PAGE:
I would say that the first part of the book before they got together and help each other was not as interesting as when they started to search for answers. For me was Burntown just not as good as The Winter People. That doesn't mean that this book was not good, it just didn't live up to my expectations I guess. I want to thank the publisher for providing me with a free copy through Edelweiss for an honest review!
Mar 30, Carlos rated it really liked it. Well , this book has everything, Mystery, Suspense and good background characters that add meaning to the narrative. I want to thank the folks at Netgalley for giving me an ARC of this book. In this book you will find contemporary issues drugs, lgbt and a bit of the supernatural that defies logic, you will also get believable characters and all of this mixes in a good way and it produces a book worth reading. A family that seems to be cursed by a machine that lets you speak to the dead , the Well , this book has everything, Mystery, Suspense and good background characters that add meaning to the narrative.
A family that seems to be cursed by a machine that lets you speak to the dead , the plans of which were drawn by Thomas Edison himself. But can this machine truly do what it promises and if it does , would you want to talk to the dead? And what would they say, all of this is explored in this book, I highly recommend this book to anyone that is looking for another mystery to read , or to any fan of the author that has read her previous works View 1 comment.
Her books tend to defy genre by including a bit of everything in them.
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This one is no exception. It starts with a murder, and later as an adult, the witness to the murder invents a machine based on Thomas Edison's plans to talk to the dead. None of McMahon's books are scary but most of them have a strong "creep factor". This one is missing that and is more of a straight up mystery with a little magical realism on the side. I stil 3. I still enjoyed this and I think if you are a fan of the author's you will too.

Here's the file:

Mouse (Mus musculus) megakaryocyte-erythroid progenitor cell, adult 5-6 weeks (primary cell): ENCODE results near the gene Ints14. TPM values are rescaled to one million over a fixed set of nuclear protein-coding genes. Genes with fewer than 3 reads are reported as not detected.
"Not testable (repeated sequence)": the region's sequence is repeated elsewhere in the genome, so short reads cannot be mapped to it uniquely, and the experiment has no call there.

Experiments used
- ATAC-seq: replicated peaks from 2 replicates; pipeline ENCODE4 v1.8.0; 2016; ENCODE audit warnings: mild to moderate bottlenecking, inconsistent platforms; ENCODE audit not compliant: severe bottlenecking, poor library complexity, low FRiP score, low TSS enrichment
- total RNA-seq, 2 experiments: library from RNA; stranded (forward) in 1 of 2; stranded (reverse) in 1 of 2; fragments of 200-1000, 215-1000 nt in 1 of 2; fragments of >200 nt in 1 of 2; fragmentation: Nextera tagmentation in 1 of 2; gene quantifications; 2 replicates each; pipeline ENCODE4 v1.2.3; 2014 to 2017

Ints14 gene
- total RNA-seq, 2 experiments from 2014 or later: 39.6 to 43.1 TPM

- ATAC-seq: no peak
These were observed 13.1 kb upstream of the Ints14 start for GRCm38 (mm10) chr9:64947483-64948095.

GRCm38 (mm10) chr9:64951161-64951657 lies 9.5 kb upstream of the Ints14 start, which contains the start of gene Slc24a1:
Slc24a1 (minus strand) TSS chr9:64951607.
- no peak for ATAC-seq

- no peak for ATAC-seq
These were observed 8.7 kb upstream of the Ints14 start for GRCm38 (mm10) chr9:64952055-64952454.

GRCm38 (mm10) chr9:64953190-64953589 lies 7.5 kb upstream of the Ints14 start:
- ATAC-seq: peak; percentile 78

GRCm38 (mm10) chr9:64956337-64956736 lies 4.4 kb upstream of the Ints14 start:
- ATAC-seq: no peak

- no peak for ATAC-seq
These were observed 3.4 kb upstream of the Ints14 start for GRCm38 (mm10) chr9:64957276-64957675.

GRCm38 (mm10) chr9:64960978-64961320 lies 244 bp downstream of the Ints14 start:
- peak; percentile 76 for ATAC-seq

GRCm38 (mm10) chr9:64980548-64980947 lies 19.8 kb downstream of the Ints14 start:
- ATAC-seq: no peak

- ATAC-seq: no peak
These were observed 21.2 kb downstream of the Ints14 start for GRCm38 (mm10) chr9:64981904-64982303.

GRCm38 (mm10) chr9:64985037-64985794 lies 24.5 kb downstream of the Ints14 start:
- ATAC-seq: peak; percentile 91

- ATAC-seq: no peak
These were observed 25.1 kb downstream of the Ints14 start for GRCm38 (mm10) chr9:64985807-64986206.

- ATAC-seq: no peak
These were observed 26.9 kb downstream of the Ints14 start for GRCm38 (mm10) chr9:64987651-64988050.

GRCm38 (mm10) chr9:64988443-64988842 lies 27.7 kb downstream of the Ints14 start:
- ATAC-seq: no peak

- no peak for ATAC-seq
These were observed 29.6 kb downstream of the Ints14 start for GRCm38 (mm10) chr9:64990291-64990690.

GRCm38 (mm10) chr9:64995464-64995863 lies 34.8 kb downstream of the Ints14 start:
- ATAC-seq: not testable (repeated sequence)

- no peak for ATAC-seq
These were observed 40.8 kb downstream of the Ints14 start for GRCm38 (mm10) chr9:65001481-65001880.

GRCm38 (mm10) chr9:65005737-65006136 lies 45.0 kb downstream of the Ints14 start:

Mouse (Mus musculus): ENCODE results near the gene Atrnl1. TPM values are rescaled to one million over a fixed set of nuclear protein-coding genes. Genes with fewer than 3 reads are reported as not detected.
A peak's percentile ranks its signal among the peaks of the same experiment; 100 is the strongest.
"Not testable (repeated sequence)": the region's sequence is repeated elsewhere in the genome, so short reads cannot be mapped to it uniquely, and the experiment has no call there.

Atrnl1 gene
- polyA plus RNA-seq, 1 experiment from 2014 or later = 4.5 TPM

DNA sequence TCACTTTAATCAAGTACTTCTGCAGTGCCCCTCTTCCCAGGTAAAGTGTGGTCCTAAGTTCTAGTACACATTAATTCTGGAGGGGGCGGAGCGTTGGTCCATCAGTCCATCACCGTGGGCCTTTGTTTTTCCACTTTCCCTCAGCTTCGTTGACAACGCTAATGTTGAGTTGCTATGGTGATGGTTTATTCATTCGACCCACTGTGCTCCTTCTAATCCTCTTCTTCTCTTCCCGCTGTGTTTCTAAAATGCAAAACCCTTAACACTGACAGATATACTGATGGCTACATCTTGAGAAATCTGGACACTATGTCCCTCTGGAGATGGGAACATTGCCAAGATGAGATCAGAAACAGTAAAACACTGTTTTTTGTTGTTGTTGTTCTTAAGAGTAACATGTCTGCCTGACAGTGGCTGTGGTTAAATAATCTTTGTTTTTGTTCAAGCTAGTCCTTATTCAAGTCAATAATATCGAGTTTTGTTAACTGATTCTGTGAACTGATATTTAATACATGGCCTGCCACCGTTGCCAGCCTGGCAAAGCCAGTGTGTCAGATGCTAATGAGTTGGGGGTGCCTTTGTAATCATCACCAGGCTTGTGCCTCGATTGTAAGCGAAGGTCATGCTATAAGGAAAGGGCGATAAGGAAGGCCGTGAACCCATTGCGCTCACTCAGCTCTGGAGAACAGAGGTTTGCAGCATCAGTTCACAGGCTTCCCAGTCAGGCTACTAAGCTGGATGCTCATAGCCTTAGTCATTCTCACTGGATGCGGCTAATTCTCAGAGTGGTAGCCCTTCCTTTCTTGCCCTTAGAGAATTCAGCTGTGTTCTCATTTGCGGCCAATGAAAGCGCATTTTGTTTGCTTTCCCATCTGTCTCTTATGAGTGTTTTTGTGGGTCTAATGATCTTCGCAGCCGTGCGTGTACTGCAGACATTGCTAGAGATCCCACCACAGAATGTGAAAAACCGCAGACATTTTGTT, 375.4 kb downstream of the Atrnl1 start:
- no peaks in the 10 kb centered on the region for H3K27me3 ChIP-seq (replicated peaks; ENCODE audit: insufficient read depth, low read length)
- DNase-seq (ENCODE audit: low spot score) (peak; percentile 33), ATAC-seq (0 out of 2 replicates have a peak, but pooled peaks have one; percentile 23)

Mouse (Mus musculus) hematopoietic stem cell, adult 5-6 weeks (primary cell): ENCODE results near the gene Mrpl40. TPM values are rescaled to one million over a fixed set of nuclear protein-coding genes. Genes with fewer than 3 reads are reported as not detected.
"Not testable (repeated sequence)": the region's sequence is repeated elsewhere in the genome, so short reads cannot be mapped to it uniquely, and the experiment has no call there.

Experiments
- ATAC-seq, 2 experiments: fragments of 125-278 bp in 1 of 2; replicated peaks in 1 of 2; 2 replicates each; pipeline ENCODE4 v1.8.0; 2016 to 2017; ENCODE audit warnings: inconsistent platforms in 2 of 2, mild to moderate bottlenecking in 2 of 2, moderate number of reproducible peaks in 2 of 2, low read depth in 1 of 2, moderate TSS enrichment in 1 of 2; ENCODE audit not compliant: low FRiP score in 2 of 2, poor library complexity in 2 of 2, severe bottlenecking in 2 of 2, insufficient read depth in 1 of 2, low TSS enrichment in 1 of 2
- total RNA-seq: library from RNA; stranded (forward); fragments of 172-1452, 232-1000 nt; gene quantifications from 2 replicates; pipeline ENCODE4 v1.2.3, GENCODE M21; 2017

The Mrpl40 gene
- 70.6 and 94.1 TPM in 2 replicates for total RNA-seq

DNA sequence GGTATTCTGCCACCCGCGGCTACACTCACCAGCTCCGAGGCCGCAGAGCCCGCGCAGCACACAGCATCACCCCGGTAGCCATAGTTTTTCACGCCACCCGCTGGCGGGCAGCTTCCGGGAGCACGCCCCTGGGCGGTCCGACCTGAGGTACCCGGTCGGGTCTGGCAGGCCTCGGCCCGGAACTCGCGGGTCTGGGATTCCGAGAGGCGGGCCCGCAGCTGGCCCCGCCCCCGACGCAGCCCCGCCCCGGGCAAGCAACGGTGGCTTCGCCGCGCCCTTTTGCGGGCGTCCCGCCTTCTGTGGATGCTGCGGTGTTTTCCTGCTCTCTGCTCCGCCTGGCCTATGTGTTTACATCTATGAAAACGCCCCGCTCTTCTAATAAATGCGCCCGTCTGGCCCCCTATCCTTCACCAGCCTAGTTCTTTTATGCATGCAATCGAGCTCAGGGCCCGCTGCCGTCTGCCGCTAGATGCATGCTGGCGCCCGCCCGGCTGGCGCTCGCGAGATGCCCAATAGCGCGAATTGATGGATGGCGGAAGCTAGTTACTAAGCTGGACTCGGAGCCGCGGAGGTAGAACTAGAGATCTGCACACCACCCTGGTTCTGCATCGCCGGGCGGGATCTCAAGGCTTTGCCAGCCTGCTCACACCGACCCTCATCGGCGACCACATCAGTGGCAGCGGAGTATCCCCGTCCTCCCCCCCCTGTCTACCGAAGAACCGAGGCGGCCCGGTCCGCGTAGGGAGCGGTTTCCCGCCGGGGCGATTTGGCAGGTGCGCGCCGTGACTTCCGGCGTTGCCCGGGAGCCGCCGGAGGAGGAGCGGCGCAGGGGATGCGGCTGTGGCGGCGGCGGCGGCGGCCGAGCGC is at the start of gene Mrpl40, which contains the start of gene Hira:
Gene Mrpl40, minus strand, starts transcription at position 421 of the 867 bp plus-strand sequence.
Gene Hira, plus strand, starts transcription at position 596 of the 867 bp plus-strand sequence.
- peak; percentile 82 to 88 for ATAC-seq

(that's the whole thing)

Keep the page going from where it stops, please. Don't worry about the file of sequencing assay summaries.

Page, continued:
If you've never read her before this is probably not the best place to start. My two favorites are Dismantled and The Winter People. Thanks to the publisher and NetGalley for the opportunity to read and review this advanced copy. Jul 03, Kristy rated it really liked it Shelves: mystery , a-real-book-wow , from-the-library , thriller , women-s-fiction , read-in As a child, Miles watched in horror as his mother was murdered before his very eyes. Despite that awful event, Miles grew up into a well-respected professor, as well as an inventor. He married his wife, Lily, and they had a family, daughter Eva and son Errol.
Miles loves to tinker in his workshop while Eva watches and assists. Miles best invention, however? A machine built off plans supposedly from Thomas Edison and handed down to Miles: it allows you to speak with your deceased loved ones. But As a child, Miles watched in horror as his mother was murdered before his very eyes.
But Miles' hard-fought happy adult life ends when a terrible storm hits his family home: at the same time, the machine turns itself on, warning them of danger. Shortly after, Eva awakes and is told by Lily that Miles and Errol are dead. Their home has been lost in the "Great Flood," and they can never return. Eva reinvents herself as Necco, and she and her mother find a new life among the homeless of Burntown.
But then Necco's mother dies and a series of events shows that Necco is in grave danger. What exactly happened the night of the Great Flood? And will Necco ever be safe again? The premise of this book probably sounds absurd, but please, don't let it deter you. I've read a handful of McMahon's books over time now and liked them all, but I really, really enjoyed this book. Many of her books have a blend of paranormal, fantasy, etc.
The novel starts off a bit convoluted--there are a lot of narrators--and you have to suspend your disbelief at times for the plot to work, but it's really worth it. Marcelle, a delivery man who helps out his private investigator brother. McMahon seamlessly weaves together these characters--and many more--into a mesmerizing tale that is part ghost story, part mystery, part love story. I honestly couldn't put this book down: I stayed up late to finish it. This novel isn't your usual mystery or your usual supernatural tale, but it's certainly worth reading if you like one or both genres.
There's a sweetness to it, as well as a completely compelling plot that will pull you in immediately. Apr 17, Sheila rated it liked it Shelves: read-in , netgalley. I've read all of Jennifer McMahon's books, and you never know what to expect from her. I appreciate the boldness of her plots--they get crazy, and I love it. This one combines supernatural elements with suspense. I thought the strength of the book was the characters--especially the relationship formed between the three main characters. Another strength was the sensitive, realistic portrayal of homelessness and mental illness.